4. 4. Blood Brain Barrier <- Endothelial cells Astrocyte -> <- Microglia <- NeuronBentivoglio et al. (2011). Brain Research Reviews, 66, 152-173.
    5. 5. Microglia• Frequency: 10% of all glia• States – scanning: evaluate environment for sick cellular elements – activated: • divide • move • phagocytose • Release pro-inflammatory cytokines (IL-1α, IL-1β, TNF- α)Brodal, P. (2010). The central nervous system. Chapter 2.Humorous Overview: http://www.scq.ubc.ca/creeping-into-your-head-a-brief-introduction-to-microglia/
    6. 6. Multiple Sclerosis • neurodegenerative disorder of CNS • autoimmune • Women = 1/200; Men = 1/400 • myelin > neuronsJean Martin Charcot“father of neurology” 1825 - 1893
    7. 7. Expanded Disability Status Scale• Neurologist rates various functional systems (FS) (visual, cerebral, cerebellar, sensory, pyramidal)• Total – 0: normal neurological exam – 1: minimal disability on 1 FS – 2.5: minimal disability on 2 FS – 4.5: able to walk without aid for 300 m – 6.5: constant bilateral support – 8.5: bedridden but some self-care maintained – 9.5: unable to communicate/eat/swallow – 10: death due to MSKurtzke, J. F. (1983). Neurology, 33(11), 1444-1452.
    8. 8. Multiple Sclerosis SubtypesRelapsing Remitting85%Primary Progressive15%Example patient (20 sec – 3:55): http://www.youtube.com/watch?v=-BGBSsKBrbI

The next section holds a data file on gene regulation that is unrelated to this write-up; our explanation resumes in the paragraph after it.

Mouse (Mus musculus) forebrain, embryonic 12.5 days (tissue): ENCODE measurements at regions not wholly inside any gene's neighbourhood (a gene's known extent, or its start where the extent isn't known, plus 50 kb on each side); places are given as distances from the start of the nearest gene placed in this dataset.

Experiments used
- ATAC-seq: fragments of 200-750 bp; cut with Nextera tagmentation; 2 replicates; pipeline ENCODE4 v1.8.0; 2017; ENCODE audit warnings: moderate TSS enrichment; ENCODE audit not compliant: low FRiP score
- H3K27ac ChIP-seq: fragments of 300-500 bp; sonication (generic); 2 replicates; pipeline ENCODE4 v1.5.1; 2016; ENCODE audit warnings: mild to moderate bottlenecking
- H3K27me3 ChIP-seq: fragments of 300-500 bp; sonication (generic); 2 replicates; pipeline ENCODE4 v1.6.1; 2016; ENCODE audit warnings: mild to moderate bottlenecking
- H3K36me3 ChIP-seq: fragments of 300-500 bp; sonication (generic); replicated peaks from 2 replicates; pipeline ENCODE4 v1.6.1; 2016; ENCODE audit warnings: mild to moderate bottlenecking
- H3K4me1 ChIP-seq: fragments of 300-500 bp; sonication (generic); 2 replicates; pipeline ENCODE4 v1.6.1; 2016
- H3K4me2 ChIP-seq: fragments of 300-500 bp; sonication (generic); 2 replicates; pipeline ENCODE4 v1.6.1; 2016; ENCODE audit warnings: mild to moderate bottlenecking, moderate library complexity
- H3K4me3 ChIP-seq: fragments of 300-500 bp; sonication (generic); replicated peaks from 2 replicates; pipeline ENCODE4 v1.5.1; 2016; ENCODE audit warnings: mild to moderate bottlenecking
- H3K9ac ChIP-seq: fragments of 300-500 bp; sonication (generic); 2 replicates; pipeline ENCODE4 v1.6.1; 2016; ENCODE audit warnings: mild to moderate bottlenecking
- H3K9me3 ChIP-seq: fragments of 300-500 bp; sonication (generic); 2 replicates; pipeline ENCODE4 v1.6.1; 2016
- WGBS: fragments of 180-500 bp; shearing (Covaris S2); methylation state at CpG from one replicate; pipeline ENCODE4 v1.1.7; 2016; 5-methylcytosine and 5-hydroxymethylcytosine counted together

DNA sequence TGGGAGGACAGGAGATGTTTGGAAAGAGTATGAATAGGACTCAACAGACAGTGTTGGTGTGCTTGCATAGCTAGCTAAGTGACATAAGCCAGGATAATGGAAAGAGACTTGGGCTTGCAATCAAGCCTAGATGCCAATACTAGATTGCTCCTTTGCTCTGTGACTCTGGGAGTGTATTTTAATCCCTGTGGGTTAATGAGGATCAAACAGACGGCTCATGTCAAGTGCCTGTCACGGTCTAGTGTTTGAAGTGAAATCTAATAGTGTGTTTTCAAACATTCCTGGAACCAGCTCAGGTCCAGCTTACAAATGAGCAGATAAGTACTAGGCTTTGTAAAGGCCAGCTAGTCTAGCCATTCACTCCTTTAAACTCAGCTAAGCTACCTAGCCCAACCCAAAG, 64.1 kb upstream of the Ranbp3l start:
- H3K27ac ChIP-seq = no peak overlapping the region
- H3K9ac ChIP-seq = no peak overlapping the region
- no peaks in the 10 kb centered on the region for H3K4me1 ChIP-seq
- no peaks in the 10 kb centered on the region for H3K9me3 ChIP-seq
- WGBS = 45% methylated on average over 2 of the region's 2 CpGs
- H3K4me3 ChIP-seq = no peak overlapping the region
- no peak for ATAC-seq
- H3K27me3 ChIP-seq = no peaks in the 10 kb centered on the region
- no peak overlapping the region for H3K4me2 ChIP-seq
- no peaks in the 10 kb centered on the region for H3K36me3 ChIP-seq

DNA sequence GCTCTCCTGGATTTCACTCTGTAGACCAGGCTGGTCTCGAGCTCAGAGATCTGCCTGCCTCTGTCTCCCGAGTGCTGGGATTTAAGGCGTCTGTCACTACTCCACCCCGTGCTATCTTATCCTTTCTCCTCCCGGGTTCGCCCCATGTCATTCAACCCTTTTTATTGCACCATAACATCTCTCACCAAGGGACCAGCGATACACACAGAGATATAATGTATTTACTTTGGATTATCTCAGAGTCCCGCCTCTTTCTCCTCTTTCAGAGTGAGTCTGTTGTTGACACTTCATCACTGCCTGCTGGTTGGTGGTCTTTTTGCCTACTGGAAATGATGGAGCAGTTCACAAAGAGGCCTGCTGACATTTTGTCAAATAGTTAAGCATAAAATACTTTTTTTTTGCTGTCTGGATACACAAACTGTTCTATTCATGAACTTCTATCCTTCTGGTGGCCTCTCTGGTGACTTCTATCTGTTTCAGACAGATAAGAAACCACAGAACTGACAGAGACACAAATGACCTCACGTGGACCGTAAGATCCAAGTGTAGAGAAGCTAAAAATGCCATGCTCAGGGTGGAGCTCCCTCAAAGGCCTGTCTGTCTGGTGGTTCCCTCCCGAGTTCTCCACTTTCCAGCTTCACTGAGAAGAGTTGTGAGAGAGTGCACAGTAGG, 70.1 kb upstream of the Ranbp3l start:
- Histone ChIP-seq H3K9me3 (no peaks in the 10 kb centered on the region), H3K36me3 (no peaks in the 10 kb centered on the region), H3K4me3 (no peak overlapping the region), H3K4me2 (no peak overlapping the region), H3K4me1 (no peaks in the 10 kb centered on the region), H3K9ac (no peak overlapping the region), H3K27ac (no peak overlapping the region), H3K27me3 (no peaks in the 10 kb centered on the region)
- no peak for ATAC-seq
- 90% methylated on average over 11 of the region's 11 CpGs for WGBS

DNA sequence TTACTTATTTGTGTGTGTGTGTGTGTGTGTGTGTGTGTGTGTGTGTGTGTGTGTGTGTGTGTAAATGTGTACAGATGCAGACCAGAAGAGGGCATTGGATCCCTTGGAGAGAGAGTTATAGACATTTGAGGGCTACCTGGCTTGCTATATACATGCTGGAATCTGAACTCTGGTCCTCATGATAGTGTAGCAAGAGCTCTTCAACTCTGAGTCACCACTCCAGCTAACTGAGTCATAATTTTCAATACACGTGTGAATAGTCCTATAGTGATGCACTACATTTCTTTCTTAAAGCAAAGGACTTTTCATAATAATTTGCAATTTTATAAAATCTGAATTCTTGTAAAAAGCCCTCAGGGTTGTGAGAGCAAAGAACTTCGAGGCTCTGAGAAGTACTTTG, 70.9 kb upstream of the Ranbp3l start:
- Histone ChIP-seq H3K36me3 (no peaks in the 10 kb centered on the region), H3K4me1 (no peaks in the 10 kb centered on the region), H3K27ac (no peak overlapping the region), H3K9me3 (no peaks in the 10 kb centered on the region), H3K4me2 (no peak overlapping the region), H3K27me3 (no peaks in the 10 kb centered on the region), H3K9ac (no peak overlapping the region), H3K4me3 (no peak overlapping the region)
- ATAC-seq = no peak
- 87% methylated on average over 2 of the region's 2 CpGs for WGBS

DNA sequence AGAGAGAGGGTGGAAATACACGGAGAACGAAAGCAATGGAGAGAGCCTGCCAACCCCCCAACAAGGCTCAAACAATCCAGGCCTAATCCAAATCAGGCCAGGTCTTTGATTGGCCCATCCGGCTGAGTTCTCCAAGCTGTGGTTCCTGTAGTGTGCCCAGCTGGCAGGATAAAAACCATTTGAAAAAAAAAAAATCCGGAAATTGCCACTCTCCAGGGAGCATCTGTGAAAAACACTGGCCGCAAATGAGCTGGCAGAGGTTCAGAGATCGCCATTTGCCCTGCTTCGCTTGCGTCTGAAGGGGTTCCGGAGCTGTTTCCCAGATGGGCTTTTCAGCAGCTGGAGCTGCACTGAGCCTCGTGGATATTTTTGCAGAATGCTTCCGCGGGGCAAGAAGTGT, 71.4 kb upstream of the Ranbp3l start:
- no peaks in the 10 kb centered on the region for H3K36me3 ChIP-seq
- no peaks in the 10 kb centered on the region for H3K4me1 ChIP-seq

9. 9. Interferon β • What: – IFNβ-1a: Chinese hamster ovary, glycosylation + – IFN β-1b: E coli, glycosylation - • Indication: to slow the accumulation of physical disability and decrease the frequency of clinical exacerbations in RRMS • MOA: ? – ↓ BBB permeability – Binds to IFN transmembrane receptors, reduces activation of myelin reactive T cells – ↑ Nerve Growth Factor release from astrocytes • AE: flu-like symptoms, depressionMendes & Sa (2011). Arq Neuropsiquiatry, 69(3), 536-543.
    10. 10. Inverse Relationship Between Effect Size of Drug & Sample SizeDrug Dependent Measure Sample Size/groupL-DOPA motor function 5-10heroin pain 5-10sertraline delayed ejaculation 10methylphenidate cognitive vigilance 15sertraline antidepressant 100(s)tacrine cognitive enhancement 100(s)riluzole survival (ALS) 1,000 Effect Size = MeanDrug – MeanPlacebo How to ↑Effect Size 1) numerator --------------------------------------------- Individual Differences 2) denominator 3) sensitive measures
    11. 11. Disease Modifying Treatment • Suggestive MS patients randomized to ITFβ1a (N=154, 22 μg s.c./week) or placebo (N=155) for 2 years 569 ----------------------------------------------------------------------------------------- 252 CDMS: Clinically Definite Multiple Sclerosis = 2nd relapseComi et al. (2001). Lancet, 357, 1576-1582.